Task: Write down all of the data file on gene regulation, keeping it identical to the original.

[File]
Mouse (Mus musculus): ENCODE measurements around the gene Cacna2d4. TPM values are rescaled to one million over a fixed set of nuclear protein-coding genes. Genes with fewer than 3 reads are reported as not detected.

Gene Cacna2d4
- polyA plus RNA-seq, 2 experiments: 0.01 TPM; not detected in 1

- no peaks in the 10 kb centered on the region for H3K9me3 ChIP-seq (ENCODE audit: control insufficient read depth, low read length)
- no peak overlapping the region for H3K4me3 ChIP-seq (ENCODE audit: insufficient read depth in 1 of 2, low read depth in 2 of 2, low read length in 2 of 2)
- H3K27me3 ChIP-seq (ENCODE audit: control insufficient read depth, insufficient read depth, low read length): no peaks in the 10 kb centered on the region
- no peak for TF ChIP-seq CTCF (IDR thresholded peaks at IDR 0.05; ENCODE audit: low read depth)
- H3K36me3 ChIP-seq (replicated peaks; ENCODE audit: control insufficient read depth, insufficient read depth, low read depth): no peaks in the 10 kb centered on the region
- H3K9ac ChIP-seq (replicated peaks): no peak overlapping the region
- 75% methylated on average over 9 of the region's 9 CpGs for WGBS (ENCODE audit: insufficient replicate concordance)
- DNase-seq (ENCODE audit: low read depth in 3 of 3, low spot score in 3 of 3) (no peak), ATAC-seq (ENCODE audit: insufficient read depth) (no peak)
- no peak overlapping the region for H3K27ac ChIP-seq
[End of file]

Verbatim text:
Mouse (Mus musculus): ENCODE measurements around the gene Cacna2d4. TPM values are rescaled to one million over a fixed set of nuclear protein-coding genes. Genes with fewer than 3 reads are reported as not detected.

Gene Cacna2d4
- polyA plus RNA-seq, 2 experiments: 0.01 TPM; not detected in 1

- no peaks in the 10 kb centered on the region for H3K9me3 ChIP-seq (ENCODE audit: control insufficient read depth, low read length)
- no peak overlapping the region for H3K4me3 ChIP-seq (ENCODE audit: insufficient read depth in 1 of 2, low read depth in 2 of 2, low read length in 2 of 2)
- H3K27me3 ChIP-seq (ENCODE audit: control insufficient read depth, insufficient read depth, low read length): no peaks in the 10 kb centered on the region
- no peak for TF ChIP-seq CTCF (IDR thresholded peaks at IDR 0.05; ENCODE audit: low read depth)
- H3K36me3 ChIP-seq (replicated peaks; ENCODE audit: control insufficient read depth, insufficient read depth, low read depth): no peaks in the 10 kb centered on the region
- H3K9ac ChIP-seq (replicated peaks): no peak overlapping the region
- 75% methylated on average over 9 of the region's 9 CpGs for WGBS (ENCODE audit: insufficient replicate concordance)
- DNase-seq (ENCODE audit: low read depth in 3 of 3, low spot score in 3 of 3) (no peak), ATAC-seq (ENCODE audit: insufficient read depth) (no peak)
- no peak overlapping the region for H3K27ac ChIP-seq